Measures of Productivity Categorized by Business
Productivity varies from market to market and industry to industry. Different industries may share similar productivity measures, but no two have the same set of measures all the way through. In thi...
Productivity varies from market to market and industry to industry. Different industries may share similar productivity measures, but no two have the same set of measures all the way through. In this article you will find several different Market Categories and recommended corresponding productivity measures. One thing should be kept in mind: no matter what market or system is being scrutinized, only one thing is being measured and that is the output. Output can take several different forms it may be the bulk of the items produced or the value of those produced.
If your business is in the manufacturing industry, your productivity measure can include the volume of the product that your are producing. The total number of product you produce in a year may be considered as your productivity level. An example of this is in the furniture business, a small Italian company specializes in the production of baroque style high end chairs. The company manages to sell up to 300,000 chairs in 3 years time, their main markets being hotels and restaurants. When measuring the productivity of the company it would result that they sell an average of 100,000 chairs a year.
Another industry is that of the service industry. This industry can span hotels, restaurants, bars and other service oriented establishments. If your company belongs to this category then your can have as productivity measure the number of client turnovers- it is when new customers arrive and leave in your facility. Since this is a quantitative data, measuring it is easy enough! Another productivity measure here is customer satisfaction. This can be quantified with the aid of customer surveys and questionnaires. The survey forms formulated should have the facility to transform qualitative data into quantitative ones. This is often achieved with the aid of a tabular checklist.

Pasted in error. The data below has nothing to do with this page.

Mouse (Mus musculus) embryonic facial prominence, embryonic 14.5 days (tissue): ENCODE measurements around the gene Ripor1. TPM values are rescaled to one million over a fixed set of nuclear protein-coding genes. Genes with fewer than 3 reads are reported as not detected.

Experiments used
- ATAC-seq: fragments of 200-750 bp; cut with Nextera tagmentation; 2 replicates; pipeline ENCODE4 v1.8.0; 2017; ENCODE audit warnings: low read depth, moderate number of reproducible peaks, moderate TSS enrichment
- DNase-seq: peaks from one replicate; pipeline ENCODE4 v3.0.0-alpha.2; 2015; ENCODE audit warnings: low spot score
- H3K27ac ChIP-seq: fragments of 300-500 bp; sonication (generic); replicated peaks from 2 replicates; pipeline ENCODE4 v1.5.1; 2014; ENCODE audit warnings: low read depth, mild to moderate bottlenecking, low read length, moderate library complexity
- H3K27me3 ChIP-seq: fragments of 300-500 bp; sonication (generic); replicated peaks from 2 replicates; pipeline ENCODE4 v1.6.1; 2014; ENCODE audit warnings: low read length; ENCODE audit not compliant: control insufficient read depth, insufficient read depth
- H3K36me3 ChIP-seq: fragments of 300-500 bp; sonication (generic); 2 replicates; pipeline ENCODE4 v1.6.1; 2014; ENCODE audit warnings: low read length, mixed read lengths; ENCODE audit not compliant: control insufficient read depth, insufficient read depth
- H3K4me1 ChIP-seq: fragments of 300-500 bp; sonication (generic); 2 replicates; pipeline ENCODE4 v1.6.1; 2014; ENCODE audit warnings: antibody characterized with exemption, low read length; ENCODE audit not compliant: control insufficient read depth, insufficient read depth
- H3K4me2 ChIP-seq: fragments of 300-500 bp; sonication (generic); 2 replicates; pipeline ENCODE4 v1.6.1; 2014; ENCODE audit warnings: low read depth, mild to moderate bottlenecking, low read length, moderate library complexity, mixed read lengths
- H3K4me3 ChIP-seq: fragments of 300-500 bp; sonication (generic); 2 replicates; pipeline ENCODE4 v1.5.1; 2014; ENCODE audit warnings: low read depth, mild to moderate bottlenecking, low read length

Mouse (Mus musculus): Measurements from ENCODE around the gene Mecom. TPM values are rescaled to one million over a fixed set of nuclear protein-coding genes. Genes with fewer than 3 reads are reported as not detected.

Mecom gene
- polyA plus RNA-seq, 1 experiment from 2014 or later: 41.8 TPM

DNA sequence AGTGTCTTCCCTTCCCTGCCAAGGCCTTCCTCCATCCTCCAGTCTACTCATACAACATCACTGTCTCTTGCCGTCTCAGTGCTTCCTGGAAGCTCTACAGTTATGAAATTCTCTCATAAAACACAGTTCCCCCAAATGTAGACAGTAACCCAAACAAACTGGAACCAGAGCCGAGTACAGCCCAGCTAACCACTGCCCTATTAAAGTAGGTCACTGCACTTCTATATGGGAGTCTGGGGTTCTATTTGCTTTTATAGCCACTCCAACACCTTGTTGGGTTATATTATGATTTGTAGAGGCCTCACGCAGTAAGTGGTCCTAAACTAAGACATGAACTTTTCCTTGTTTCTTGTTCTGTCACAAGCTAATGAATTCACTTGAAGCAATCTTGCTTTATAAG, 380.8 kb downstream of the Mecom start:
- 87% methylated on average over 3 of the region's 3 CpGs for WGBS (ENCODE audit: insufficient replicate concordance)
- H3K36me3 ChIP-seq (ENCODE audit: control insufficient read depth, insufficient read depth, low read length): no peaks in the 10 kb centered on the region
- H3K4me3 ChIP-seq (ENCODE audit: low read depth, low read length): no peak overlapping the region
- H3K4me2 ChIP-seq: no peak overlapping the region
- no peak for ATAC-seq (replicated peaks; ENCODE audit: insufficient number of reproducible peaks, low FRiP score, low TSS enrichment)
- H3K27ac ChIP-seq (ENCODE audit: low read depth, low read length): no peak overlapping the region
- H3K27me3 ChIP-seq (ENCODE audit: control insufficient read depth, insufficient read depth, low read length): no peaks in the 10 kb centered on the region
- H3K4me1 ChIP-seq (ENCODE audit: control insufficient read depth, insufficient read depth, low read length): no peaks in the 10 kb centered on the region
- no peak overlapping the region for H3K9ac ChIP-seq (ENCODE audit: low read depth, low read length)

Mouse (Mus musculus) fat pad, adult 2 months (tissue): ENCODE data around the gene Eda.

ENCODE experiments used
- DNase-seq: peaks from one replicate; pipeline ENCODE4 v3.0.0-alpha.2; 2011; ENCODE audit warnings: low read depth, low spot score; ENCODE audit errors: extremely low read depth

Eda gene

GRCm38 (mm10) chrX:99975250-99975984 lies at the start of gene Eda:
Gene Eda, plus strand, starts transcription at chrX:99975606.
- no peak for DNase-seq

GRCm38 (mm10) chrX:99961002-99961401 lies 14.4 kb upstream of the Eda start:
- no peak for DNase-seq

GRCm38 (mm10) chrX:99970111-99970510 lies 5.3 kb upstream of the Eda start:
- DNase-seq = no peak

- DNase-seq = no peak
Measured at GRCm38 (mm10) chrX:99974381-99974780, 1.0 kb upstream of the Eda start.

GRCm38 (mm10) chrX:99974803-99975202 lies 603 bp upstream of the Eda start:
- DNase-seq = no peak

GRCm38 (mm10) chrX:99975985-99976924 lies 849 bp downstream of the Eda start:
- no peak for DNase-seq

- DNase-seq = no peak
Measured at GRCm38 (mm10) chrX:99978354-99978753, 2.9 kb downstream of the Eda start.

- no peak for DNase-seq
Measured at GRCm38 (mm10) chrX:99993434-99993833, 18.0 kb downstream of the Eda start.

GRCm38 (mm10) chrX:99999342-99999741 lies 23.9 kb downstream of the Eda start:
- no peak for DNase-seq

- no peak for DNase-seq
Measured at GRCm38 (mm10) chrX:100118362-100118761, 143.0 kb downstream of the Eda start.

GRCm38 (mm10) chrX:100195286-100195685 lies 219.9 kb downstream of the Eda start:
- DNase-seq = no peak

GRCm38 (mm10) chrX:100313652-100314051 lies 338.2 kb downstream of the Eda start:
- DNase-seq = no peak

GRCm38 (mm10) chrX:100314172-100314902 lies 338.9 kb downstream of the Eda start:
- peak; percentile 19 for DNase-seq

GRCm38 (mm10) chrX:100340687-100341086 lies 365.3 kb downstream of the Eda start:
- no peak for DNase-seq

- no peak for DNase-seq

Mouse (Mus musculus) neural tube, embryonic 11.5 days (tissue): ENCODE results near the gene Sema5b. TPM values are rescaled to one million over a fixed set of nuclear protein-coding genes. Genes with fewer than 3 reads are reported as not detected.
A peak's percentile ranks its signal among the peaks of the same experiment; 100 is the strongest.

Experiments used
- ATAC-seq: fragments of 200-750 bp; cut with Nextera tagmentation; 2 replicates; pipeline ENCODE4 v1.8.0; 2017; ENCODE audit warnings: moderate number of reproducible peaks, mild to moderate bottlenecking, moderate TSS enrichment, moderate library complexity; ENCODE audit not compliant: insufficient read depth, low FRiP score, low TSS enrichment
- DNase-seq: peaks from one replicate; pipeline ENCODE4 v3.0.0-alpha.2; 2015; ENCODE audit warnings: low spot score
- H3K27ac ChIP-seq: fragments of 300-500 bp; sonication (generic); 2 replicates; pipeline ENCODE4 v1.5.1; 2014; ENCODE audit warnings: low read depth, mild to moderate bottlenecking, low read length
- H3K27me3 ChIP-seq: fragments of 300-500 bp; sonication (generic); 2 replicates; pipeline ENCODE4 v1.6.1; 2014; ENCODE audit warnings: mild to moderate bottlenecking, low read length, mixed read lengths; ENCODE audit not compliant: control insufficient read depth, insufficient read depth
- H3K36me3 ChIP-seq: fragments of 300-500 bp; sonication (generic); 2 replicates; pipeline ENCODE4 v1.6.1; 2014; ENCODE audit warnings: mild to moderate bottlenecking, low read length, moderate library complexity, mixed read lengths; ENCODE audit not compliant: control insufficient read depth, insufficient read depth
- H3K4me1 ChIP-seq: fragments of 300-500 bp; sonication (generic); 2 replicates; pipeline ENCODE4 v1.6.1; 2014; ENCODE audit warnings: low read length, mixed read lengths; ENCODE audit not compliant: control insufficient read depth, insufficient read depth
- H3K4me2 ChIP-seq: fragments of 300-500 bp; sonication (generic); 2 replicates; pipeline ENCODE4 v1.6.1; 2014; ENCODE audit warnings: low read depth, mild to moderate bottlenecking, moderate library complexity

If your company is in sales, you can measure productivity my measuring the sales performance of the entire company or an employee. This can be achieved not by accounting every little object that the clerk has sold but instead calculating the total amount of sales in monetary unit. This makes it much easier to determine how the company fared in sales. An example of this is a salesman in a department store selling barbeque grills; he is not motivated by the number of grills he sells but by the price of the grill. So, don't wonder why he is continually pressing you to get a more expensive model. The man is just trying to improve his sales performance and upgrade his position with the company.
In business, it cannot be avoided that markets trend to mix and blend into one another. If this is the case and you find that you need more than one of the mentioned measures to determine productivity. You can blend productivity measures but, what you have to keep in mind is that you have to see to it that the blended data are compatible with one another and you would not have a hard time in comparing them.
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